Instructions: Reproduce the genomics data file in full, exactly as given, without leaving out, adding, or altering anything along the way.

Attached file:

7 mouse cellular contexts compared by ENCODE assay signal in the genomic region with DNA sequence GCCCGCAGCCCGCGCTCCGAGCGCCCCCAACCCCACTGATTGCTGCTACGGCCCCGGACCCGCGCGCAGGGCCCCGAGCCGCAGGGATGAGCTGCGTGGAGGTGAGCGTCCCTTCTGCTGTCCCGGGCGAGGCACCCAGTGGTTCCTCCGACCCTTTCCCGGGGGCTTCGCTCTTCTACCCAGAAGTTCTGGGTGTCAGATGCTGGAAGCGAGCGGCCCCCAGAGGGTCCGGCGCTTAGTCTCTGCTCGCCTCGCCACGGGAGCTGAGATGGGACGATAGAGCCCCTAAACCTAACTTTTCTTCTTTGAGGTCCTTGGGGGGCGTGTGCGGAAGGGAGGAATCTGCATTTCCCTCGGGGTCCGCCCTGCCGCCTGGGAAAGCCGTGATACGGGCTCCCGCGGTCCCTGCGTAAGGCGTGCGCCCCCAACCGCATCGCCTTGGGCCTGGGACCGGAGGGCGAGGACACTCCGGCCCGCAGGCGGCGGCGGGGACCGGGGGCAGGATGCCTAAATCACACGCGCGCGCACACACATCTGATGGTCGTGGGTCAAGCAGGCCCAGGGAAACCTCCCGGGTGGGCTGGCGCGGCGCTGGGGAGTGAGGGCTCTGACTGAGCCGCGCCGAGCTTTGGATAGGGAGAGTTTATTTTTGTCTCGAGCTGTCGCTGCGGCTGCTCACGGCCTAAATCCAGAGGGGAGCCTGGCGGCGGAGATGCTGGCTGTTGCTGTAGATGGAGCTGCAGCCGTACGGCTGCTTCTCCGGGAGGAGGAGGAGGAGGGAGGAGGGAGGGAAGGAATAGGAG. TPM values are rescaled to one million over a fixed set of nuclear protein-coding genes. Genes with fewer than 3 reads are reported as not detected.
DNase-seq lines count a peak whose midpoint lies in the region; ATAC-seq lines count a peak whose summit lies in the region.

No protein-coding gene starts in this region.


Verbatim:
7 mouse cellular contexts compared by ENCODE assay signal in the genomic region with DNA sequence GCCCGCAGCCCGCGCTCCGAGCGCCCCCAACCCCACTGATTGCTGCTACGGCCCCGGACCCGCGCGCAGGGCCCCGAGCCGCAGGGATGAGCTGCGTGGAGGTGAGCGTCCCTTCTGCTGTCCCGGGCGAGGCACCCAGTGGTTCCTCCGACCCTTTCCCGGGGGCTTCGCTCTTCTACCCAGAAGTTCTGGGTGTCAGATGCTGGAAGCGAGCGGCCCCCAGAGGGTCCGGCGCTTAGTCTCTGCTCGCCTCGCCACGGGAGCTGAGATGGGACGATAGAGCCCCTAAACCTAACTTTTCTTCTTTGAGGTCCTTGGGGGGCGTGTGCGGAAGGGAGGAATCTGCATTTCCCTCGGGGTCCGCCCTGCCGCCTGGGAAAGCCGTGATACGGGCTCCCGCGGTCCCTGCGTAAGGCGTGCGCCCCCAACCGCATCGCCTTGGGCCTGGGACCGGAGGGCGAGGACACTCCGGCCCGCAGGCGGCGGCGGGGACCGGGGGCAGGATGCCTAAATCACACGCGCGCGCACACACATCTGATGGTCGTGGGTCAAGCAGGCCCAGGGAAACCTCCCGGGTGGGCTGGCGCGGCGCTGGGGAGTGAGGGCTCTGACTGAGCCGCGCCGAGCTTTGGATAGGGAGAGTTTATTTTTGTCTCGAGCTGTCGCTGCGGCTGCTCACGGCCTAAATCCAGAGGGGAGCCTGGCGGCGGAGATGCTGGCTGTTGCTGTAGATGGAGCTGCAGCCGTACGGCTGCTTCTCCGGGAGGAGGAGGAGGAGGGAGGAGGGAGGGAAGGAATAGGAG. TPM values are rescaled to one million over a fixed set of nuclear protein-coding genes. Genes with fewer than 3 reads are reported as not detected.
DNase-seq lines count a peak whose midpoint lies in the region; ATAC-seq lines count a peak whose summit lies in the region.

No protein-coding gene starts in this region.